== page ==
Among the contemporary theories on motivation is the idea that employees who are empowered are more likely to be positively motivated, that when good behavior is noted and reinforced motivation will increase, and that clearly articulated goals and policies will also help motivate employees because in such an environment they will believe that they are more likely to be treated fairly.
The chapter ends with a discussion of teams and the ways in which they can be highly productive if the inevitable conflict can be contained.
Chapter Eleven describes the development of unions in the United States. Unions can be seen as a counterbalance to the power that companies and managers have: The fact that unions provide “collective rights” refers to the fact that the power of unions is not what each individual has but the power that they have when they join together in support of each other. Unions arose historically during the period of time when companies were untrammeled in their power and governments let companies treat workers with inhumane abandon.
The fact that there are fewer unionized workers today speaks far less to the usefulness of unions and far more to the ways in which they have already been successful in changing the ways in which all workers are treated. The largest area of union growth today is in the service industries. This is not surprising since historically unions have gotten larger and stronger wherever workers are badly treated, an aspect of service work that is all too common today.
Some companies have attempted management-union cooperation, but such agreements tend to benefit management more than labor.
The final sections of the chapter describe how labor unions organize companies and whole industries. Nearly all American workers have the right to unionize, and a number of federal and state laws protect union organizers and members.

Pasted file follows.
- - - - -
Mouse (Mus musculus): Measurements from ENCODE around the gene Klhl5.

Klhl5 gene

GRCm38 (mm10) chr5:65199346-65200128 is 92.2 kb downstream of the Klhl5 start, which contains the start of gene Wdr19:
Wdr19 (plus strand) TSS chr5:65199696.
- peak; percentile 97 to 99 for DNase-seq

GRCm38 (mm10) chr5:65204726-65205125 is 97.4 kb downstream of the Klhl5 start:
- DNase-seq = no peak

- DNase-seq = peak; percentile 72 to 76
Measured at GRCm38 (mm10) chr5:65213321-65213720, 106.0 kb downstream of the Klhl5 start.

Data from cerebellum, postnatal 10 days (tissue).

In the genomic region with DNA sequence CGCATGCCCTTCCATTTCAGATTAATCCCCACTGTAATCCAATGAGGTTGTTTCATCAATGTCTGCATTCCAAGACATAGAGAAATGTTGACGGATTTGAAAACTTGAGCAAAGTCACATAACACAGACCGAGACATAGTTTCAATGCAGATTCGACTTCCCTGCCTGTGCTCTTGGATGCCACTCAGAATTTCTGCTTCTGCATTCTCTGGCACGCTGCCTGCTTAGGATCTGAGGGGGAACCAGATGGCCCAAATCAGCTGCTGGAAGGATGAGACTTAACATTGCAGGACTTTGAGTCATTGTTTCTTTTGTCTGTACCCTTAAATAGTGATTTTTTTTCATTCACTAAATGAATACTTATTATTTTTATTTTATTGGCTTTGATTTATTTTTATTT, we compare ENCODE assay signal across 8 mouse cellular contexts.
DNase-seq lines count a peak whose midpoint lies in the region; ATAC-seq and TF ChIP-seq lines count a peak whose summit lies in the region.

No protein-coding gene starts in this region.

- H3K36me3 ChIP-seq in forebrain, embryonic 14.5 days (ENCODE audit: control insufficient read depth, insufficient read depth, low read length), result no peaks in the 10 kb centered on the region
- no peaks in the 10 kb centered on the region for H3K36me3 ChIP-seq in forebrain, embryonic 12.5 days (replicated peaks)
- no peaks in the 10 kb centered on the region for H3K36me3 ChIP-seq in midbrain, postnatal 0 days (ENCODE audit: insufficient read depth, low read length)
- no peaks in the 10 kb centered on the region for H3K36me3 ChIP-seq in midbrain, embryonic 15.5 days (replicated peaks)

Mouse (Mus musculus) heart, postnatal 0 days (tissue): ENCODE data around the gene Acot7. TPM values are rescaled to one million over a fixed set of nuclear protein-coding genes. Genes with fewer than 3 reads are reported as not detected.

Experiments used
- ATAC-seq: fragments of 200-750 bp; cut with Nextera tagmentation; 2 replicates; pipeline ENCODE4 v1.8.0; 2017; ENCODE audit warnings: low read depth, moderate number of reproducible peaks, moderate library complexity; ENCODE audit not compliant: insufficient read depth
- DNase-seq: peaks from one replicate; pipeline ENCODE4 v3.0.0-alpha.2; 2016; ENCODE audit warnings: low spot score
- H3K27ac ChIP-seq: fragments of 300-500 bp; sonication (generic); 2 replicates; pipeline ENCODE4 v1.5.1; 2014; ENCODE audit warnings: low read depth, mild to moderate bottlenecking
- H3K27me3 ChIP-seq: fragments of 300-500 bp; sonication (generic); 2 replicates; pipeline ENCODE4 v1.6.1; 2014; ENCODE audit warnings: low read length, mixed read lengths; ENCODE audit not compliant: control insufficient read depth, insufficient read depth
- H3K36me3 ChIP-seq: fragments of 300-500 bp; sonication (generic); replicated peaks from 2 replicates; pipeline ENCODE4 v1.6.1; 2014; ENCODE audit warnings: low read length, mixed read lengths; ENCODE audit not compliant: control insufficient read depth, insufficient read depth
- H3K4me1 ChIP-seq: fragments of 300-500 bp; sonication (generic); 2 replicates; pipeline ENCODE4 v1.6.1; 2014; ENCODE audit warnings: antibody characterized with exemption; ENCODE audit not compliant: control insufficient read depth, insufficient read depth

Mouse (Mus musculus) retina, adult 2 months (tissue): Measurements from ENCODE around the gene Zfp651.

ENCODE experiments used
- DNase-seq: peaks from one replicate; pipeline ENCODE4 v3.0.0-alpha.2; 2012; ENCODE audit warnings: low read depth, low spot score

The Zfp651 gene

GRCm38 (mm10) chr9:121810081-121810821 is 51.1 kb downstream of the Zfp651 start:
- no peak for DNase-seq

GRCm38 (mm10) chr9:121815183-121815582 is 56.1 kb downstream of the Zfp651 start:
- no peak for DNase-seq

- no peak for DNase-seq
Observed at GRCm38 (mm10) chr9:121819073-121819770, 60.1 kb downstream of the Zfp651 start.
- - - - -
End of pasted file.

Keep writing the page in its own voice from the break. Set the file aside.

Chapter Twelve takes on the next step of the business process: The customers. No matter how good the service or product that a company offers, it will fail if it cannot attract enough customers. Marketing is the overall process of selling the company’s good. The authors define “relationship marketing” as “marketing decisions and activities focused on achieving long-term, satisfying relationships with customers.”
Especially for small businesses, success depends on return business. Unlike the street vendor who sells someone a fake Rolex and then disappears, a successful business cultivates a relationship based on respect and trust. This kind of relationship deepens over years, with trust building loyalty in an endless cycle. Marketing done badly will feel like exploitation to the customer and is unlikely to induce respect; marketing when it is well done is attentive to the customer’s needs, and uses feedback from the customer to make changes in the products or services.